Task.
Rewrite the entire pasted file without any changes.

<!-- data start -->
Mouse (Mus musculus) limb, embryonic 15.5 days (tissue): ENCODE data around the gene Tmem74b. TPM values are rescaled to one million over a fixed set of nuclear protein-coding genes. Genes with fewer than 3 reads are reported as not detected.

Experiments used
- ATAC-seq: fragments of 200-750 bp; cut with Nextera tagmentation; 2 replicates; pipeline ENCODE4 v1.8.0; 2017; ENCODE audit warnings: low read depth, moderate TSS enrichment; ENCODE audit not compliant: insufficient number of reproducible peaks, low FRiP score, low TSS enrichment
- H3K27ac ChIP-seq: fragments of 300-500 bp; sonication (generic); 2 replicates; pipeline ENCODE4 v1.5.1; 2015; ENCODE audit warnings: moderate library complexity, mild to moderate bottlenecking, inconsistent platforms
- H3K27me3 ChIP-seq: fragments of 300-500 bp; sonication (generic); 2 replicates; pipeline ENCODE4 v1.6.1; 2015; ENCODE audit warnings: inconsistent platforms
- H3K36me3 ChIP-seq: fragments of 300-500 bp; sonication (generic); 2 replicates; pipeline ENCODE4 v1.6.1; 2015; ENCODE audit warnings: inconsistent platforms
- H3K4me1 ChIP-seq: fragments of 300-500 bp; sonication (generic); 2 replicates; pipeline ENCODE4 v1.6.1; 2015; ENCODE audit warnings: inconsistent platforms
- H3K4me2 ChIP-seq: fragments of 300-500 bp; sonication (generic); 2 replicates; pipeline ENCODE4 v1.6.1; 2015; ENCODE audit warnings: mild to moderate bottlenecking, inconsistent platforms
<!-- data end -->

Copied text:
Mouse (Mus musculus) limb, embryonic 15.5 days (tissue): ENCODE data around the gene Tmem74b. TPM values are rescaled to one million over a fixed set of nuclear protein-coding genes. Genes with fewer than 3 reads are reported as not detected.

Experiments used
- ATAC-seq: fragments of 200-750 bp; cut with Nextera tagmentation; 2 replicates; pipeline ENCODE4 v1.8.0; 2017; ENCODE audit warnings: low read depth, moderate TSS enrichment; ENCODE audit not compliant: insufficient number of reproducible peaks, low FRiP score, low TSS enrichment
- H3K27ac ChIP-seq: fragments of 300-500 bp; sonication (generic); 2 replicates; pipeline ENCODE4 v1.5.1; 2015; ENCODE audit warnings: moderate library complexity, mild to moderate bottlenecking, inconsistent platforms
- H3K27me3 ChIP-seq: fragments of 300-500 bp; sonication (generic); 2 replicates; pipeline ENCODE4 v1.6.1; 2015; ENCODE audit warnings: inconsistent platforms
- H3K36me3 ChIP-seq: fragments of 300-500 bp; sonication (generic); 2 replicates; pipeline ENCODE4 v1.6.1; 2015; ENCODE audit warnings: inconsistent platforms
- H3K4me1 ChIP-seq: fragments of 300-500 bp; sonication (generic); 2 replicates; pipeline ENCODE4 v1.6.1; 2015; ENCODE audit warnings: inconsistent platforms
- H3K4me2 ChIP-seq: fragments of 300-500 bp; sonication (generic); 2 replicates; pipeline ENCODE4 v1.6.1; 2015; ENCODE audit warnings: mild to moderate bottlenecking, inconsistent platforms